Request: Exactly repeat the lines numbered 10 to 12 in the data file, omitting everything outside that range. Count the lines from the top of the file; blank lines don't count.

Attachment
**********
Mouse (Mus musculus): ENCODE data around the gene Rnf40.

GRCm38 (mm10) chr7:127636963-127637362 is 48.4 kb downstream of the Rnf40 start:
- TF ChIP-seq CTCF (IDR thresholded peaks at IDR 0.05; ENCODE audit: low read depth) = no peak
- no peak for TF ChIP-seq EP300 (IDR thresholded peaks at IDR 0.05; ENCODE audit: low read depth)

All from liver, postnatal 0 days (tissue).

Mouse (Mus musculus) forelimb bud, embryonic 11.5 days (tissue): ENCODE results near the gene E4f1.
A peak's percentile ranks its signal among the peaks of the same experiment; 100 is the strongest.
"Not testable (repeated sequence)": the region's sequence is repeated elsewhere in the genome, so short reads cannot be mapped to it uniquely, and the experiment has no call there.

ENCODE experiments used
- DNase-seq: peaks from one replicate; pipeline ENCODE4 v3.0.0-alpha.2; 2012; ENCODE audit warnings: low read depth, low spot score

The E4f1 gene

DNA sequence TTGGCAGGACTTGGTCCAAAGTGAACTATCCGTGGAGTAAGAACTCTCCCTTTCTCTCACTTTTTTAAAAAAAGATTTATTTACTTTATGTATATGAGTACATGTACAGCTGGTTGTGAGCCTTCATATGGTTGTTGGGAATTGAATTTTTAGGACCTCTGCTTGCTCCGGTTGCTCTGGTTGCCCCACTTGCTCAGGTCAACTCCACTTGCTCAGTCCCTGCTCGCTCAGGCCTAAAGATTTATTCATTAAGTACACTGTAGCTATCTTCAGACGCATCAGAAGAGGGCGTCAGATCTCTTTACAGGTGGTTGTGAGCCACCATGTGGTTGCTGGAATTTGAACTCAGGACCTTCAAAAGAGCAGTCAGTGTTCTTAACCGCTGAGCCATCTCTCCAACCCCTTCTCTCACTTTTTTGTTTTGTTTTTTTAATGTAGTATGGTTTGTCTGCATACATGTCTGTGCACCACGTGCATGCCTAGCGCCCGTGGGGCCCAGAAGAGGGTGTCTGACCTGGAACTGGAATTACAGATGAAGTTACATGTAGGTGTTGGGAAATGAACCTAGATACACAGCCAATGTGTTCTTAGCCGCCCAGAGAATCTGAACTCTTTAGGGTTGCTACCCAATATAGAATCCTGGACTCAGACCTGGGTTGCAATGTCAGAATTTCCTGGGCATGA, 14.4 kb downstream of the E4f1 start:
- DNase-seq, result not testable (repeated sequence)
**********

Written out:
- DNase-seq: peaks from one replicate; pipeline ENCODE4 v3.0.0-alpha.2; 2012; ENCODE audit warnings: low read depth, low spot score

The E4f1 gene

DNA sequence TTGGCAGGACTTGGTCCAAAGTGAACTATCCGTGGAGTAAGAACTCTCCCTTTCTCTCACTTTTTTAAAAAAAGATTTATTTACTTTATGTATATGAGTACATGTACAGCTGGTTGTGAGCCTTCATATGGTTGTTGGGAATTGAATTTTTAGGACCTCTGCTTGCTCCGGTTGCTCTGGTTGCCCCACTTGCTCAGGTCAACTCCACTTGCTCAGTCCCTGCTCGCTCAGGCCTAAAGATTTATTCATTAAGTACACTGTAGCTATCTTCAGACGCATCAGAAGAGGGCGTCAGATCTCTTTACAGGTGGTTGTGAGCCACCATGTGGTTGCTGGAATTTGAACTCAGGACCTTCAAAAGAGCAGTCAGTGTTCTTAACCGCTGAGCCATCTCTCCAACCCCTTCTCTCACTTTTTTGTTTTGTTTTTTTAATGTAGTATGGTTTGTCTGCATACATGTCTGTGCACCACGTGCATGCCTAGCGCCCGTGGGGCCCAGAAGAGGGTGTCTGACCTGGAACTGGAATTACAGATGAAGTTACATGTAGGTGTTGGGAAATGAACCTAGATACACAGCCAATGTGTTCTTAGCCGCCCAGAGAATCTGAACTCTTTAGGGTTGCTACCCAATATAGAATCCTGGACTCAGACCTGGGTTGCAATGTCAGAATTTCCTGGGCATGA, 14.4 kb downstream of the E4f1 start: